Monday, December 19, 2011

Weight loss and your menstrual cycle.

Cycle Class at a Gym Category:Gyms_and_Health_...
Some points in your cycle favor diet, others respond better to exercise. Learn how to work with your cycle so it can't
sabotage you any more.
Image via Wikipedia
Your period can be your worst weight loss enemy or your best friend. The key is understanding your cycle and knowing how to work with it.

Early cycle & water retention:  The day your period begins is considered Day One of your cycle. At this moment, you are  still a little bloated up with fluid retention that's accumulated during the premenstrual days, but it's about to get better. Drink lots of water to dilute the chemicals in your body that are triggering the retention and you'll see plenty of water weight drop off over the next few days. Some women find that the water retention is worst in the days leading up to the onset of menses. Other women find it peaks on Day One and continues for a few days afterward. Either way, the key is to drink lots of water and avoid or ignore your scale during this period.

First half of your cycle: For about 14–15 days after your period begins, you are in the follicular phase of menstruation. Your body is preparing for the release of an egg. This is the period when you will find it easiest to lose weight. Estrogen and progesterone levels are at their lowest, and though estrogen levels will rise during this period, progesterone will stay low. What does that mean to you? Less appetite = easier to stay on plan. Fewer mood swings = greater ability to focus on goals. One study has even shown that the stomach empties more slowly during this phase, so you feel full longer. Maximize this phase by  focusing on your diet. Keep your calories well under your goal as many days as possible to "bank" calories for the more difficult phase that's coming. Try to postpone any "cheating" you feel tempted to do, because the temptation is going to become so much stronger later in the cycle!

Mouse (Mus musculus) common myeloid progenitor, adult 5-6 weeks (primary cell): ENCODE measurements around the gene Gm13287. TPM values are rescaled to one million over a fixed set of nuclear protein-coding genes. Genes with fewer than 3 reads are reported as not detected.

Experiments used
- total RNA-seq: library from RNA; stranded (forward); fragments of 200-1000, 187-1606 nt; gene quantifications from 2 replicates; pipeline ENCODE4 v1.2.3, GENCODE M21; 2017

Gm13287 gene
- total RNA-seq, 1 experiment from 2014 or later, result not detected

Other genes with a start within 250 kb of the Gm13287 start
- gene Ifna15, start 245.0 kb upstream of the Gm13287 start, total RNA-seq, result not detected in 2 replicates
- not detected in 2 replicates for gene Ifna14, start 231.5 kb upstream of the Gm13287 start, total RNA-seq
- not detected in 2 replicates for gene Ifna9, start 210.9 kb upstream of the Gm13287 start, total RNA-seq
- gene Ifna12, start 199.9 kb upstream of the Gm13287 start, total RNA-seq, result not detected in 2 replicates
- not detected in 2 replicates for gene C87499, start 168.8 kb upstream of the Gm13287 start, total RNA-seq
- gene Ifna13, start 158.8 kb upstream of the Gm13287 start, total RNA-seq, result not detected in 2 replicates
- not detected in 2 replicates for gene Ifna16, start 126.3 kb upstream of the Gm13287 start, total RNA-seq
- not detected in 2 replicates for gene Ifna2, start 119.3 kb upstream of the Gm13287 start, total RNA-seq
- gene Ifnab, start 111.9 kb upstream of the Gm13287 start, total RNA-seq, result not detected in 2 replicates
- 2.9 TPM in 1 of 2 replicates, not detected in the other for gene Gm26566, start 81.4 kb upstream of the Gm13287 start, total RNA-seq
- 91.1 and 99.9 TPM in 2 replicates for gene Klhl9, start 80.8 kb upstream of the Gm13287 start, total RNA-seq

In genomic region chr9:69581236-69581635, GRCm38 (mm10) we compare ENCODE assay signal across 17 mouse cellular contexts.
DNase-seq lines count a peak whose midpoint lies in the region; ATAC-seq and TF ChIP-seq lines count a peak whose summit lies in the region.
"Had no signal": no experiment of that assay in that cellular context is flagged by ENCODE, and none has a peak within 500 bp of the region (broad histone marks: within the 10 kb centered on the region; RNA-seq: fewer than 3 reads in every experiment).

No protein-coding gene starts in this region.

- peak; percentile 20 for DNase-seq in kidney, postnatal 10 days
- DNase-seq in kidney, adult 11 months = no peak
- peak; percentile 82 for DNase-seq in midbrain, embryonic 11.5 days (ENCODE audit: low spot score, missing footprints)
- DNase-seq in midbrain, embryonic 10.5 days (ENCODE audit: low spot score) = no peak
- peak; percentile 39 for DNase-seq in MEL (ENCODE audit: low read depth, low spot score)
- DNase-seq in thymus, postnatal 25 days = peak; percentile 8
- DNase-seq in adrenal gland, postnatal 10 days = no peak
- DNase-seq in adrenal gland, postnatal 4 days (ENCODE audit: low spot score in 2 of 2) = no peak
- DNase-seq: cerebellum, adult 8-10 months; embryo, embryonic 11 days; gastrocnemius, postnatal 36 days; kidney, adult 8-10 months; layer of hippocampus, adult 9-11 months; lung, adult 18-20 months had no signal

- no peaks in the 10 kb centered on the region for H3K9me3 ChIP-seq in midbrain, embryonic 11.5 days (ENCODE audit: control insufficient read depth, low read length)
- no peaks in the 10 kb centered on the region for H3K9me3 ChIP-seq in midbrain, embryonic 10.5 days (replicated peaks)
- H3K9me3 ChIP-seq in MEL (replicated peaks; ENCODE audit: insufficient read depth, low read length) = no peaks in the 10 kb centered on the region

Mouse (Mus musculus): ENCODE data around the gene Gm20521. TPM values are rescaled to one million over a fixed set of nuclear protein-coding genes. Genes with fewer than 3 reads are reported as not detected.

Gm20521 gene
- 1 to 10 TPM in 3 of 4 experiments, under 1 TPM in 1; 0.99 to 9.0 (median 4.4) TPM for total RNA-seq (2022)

English: Diagram of the menstrual cycle (based...
Understand your cycle. Estrogen triggers water retention and fat storage
but increases your stamina to work out effectively.
Progesterone causes hunger, cravings,
Second half of your cycle: After you've ovulated, about halfway through your cycle, things get a little tougher. Progesterone levels begin to rise. Over the next two weeks, you will be hungrier. At the very end, as progesterone diminishes relative to estrogen, your cravings will become more intense, and your mood swings will make those cravings even more difficult to resist. During the 2-3 days before your period, you'll be faced with intense cravings for carbs, sweets and/or fats, along with powerful emotional responses AND water retention (caused by dropping progesterone levels). The result? You'll inevitably step on the scale, see a gain when you were expecting a loss, cry a river, and eat a whole box of Ding-Dongs. Oops.

How to handle that progesterone? Let's try to do it differently. Let's say you're hungry, and having powerful cravings. You ask yourself if this could be PMS-related and check your calendar. Yup, period is coming. You've made sure to stock your kitchen with easy, filling, high-protein choices to satisfy the hunger (rotisserie chicken, lean deli sandwich choices, protein shakes or bars, eggs, turkey breast.) You've been banking up some calories for this day, and you've already looked up the calories in your  favorite snacks & chosen something that's not too destructive to indulge in when the going gets truly rough. You avoid the scale for a few days, or ignore the chaos you see there. And you make yourself work out! This is your secret weapon: